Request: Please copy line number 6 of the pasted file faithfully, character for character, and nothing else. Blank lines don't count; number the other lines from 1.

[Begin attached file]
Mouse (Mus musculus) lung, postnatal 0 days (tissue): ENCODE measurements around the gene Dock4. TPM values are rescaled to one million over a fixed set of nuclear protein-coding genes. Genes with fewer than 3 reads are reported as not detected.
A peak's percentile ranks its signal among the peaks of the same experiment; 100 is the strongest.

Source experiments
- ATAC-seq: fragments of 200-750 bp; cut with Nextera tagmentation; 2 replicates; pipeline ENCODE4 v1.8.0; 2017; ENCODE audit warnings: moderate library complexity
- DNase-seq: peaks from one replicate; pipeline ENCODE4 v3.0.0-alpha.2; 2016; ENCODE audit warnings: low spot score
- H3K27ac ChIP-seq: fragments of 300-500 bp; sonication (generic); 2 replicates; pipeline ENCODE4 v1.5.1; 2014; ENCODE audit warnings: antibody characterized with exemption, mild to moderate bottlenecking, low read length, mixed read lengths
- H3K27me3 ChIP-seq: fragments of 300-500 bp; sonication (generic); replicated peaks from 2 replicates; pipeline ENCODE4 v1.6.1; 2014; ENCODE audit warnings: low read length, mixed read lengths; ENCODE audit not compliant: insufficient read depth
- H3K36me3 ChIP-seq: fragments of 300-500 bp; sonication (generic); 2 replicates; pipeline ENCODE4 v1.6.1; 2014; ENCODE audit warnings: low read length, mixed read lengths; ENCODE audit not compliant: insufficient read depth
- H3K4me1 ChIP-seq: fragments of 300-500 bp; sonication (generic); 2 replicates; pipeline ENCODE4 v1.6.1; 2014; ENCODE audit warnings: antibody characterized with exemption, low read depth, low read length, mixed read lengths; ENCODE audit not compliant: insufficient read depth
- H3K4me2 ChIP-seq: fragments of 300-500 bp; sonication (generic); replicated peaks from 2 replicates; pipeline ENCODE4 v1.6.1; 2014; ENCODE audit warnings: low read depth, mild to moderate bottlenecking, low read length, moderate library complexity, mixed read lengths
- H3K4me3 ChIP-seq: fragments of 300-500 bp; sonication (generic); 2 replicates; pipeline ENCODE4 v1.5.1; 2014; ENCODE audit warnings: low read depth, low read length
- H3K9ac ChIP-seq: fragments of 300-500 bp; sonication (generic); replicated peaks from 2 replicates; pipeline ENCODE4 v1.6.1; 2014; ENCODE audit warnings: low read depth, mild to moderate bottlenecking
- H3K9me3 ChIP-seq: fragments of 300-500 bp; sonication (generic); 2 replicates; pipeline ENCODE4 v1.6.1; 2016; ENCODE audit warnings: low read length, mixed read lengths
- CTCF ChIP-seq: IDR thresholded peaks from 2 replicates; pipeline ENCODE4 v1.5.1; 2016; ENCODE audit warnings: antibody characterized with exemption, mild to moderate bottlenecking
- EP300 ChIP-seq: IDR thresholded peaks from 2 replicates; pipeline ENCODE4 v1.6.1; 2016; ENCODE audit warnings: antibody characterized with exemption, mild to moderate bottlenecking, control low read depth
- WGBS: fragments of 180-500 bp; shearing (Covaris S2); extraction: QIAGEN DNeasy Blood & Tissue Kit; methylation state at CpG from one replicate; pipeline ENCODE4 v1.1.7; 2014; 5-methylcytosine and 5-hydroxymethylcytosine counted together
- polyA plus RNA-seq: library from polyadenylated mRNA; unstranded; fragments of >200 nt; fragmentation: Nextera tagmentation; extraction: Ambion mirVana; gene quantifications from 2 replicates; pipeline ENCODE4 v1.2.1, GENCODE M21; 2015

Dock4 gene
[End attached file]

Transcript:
- H3K27ac ChIP-seq: fragments of 300-500 bp; sonication (generic); 2 replicates; pipeline ENCODE4 v1.5.1; 2014; ENCODE audit warnings: antibody characterized with exemption, mild to moderate bottlenecking, low read length, mixed read lengths